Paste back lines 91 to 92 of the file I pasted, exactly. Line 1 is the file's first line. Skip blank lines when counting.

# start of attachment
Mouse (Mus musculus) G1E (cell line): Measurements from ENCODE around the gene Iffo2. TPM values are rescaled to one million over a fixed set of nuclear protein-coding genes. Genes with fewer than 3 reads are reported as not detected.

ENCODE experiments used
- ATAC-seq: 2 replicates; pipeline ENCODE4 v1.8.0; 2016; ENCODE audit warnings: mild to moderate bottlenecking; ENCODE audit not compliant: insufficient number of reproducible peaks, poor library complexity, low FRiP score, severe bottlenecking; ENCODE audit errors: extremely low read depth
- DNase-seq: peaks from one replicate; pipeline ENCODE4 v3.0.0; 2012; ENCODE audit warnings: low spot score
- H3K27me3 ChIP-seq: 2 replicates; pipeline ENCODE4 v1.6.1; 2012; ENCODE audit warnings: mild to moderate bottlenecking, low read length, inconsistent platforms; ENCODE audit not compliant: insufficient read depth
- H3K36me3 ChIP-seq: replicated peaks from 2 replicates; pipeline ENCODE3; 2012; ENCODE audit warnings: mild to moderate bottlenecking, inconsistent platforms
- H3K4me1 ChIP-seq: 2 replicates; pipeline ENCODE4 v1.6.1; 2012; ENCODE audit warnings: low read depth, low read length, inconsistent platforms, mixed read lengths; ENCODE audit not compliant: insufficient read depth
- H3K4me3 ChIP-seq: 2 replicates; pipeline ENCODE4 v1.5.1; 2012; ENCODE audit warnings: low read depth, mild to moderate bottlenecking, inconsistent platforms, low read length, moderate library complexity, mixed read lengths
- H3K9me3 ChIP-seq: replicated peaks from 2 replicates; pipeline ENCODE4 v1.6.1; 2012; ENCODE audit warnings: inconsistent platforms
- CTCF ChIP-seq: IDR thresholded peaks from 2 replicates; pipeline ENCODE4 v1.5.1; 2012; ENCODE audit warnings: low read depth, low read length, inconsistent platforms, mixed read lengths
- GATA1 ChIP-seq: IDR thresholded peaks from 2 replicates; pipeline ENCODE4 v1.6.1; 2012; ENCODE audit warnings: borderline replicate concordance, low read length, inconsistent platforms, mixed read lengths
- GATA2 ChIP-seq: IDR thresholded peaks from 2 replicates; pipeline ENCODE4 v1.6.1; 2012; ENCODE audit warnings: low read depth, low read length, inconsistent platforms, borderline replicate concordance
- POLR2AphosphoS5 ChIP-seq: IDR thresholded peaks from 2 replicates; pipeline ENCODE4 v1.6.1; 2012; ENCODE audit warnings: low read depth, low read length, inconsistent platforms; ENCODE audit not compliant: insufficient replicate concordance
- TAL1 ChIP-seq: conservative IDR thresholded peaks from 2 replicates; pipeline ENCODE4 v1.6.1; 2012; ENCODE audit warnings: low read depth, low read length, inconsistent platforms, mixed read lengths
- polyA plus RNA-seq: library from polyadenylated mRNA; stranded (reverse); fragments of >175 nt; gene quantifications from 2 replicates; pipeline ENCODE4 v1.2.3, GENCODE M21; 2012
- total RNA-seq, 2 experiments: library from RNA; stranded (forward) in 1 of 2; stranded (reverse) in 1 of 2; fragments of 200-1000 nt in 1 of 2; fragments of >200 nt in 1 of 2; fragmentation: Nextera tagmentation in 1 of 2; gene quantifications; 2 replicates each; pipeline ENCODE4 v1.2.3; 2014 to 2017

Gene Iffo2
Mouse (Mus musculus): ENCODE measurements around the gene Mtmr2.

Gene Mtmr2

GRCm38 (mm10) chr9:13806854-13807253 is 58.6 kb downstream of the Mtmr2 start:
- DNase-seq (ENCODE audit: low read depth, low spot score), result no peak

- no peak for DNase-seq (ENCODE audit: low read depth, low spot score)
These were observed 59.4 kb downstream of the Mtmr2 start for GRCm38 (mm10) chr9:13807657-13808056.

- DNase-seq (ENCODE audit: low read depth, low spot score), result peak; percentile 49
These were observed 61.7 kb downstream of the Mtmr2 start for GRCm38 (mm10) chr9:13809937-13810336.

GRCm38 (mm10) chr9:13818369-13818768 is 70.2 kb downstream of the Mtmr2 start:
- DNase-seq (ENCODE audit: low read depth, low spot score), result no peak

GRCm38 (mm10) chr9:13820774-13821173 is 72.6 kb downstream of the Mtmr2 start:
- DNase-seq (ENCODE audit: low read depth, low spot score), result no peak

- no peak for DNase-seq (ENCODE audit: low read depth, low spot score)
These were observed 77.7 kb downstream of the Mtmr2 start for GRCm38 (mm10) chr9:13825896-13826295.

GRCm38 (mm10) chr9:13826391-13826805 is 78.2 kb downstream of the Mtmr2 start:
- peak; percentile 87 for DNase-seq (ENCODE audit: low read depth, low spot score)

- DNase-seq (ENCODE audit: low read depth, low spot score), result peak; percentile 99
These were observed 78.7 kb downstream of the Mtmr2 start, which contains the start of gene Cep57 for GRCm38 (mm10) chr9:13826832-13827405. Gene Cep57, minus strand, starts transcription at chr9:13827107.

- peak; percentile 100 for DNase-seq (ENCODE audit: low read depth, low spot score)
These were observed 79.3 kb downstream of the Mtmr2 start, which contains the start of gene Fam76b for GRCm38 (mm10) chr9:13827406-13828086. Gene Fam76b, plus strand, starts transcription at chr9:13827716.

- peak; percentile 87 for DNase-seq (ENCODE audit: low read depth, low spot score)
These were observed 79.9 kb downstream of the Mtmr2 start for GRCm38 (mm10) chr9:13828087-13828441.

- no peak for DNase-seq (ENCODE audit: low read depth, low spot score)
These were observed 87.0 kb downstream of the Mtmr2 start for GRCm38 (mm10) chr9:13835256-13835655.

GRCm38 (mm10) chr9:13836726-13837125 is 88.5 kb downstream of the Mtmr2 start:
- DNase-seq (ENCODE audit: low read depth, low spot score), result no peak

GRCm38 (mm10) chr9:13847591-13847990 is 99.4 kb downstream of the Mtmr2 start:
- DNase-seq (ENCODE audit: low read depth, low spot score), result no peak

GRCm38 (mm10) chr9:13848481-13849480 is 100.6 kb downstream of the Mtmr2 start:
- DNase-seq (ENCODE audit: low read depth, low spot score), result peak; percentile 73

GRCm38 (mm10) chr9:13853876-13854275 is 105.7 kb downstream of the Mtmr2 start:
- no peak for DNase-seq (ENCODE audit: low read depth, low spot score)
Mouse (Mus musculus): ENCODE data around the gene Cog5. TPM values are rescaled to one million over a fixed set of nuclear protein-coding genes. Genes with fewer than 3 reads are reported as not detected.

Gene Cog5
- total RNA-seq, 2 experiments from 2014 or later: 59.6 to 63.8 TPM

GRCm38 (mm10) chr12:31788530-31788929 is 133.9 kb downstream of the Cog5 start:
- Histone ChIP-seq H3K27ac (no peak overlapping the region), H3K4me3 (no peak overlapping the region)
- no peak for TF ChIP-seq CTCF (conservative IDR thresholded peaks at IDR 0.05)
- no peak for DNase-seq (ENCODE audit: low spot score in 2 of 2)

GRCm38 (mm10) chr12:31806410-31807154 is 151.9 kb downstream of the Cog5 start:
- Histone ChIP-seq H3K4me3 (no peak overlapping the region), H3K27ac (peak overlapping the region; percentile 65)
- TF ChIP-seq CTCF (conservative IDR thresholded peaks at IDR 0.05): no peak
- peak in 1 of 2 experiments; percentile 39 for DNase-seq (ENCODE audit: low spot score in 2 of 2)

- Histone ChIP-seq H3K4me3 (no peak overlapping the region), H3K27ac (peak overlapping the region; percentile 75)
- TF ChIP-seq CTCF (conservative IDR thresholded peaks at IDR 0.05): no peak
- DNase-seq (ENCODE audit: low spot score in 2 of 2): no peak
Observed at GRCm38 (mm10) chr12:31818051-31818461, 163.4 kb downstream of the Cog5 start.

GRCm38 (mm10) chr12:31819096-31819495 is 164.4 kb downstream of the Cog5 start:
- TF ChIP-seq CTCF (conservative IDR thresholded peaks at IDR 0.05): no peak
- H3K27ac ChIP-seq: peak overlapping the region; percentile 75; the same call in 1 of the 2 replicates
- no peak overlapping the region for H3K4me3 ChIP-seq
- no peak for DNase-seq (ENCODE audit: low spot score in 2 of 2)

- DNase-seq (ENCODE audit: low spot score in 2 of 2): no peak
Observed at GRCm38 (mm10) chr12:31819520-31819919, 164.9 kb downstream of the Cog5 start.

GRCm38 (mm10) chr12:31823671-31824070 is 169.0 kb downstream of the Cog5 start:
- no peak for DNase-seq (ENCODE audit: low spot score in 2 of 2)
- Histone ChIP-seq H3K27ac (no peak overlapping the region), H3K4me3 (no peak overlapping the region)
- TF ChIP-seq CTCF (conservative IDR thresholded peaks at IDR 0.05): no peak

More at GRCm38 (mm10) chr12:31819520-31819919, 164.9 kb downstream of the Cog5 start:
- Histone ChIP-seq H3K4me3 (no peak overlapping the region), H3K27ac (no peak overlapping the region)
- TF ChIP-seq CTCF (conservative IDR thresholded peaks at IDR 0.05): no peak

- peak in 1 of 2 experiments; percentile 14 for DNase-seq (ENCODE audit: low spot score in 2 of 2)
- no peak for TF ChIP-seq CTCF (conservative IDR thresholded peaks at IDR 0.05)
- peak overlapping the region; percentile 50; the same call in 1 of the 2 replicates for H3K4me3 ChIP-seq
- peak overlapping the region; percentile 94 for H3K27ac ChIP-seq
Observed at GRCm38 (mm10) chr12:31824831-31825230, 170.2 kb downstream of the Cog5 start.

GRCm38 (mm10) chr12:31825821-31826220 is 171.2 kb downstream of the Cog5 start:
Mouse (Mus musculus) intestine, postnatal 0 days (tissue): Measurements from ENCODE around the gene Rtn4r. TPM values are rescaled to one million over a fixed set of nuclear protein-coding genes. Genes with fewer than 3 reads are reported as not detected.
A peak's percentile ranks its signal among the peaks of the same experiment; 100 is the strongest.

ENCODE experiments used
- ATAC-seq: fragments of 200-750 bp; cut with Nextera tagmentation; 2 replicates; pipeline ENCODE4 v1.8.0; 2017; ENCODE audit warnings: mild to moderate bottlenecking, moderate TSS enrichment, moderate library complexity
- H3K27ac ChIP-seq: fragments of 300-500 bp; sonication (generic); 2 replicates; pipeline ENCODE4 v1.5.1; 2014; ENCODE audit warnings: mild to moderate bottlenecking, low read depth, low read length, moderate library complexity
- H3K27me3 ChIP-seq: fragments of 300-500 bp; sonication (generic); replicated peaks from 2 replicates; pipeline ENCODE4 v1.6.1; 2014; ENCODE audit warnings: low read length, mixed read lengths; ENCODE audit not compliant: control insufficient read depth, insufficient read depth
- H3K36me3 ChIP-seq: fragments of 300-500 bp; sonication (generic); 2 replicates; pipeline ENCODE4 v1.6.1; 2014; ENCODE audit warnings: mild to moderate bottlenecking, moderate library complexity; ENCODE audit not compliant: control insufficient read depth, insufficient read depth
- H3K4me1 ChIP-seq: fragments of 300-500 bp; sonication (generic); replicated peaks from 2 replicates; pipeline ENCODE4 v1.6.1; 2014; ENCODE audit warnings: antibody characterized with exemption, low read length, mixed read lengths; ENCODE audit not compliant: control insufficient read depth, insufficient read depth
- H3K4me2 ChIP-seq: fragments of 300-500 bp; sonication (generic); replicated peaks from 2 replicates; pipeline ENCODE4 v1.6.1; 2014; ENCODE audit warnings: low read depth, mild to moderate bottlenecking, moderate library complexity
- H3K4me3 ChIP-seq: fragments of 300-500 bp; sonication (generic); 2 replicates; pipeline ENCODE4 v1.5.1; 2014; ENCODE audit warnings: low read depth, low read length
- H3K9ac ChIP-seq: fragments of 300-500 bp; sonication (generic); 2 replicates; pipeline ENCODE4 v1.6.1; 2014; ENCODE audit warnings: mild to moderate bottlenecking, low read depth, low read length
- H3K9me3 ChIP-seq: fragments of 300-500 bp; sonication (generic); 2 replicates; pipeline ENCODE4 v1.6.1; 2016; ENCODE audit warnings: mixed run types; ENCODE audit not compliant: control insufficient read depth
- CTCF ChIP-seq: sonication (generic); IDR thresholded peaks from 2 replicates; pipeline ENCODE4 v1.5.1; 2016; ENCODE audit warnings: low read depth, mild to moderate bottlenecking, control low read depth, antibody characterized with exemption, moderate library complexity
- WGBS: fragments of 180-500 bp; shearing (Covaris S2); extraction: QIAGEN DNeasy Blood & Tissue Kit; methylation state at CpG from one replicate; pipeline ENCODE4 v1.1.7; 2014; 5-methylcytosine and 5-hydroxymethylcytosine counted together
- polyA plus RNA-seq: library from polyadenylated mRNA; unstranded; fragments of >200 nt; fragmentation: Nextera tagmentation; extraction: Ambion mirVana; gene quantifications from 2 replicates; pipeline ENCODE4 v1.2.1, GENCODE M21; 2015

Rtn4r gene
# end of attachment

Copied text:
- H3K36me3 ChIP-seq: fragments of 300-500 bp; sonication (generic); 2 replicates; pipeline ENCODE4 v1.6.1; 2014; ENCODE audit warnings: mild to moderate bottlenecking, moderate library complexity; ENCODE audit not compliant: control insufficient read depth, insufficient read depth
- H3K4me1 ChIP-seq: fragments of 300-500 bp; sonication (generic); replicated peaks from 2 replicates; pipeline ENCODE4 v1.6.1; 2014; ENCODE audit warnings: antibody characterized with exemption, low read length, mixed read lengths; ENCODE audit not compliant: control insufficient read depth, insufficient read depth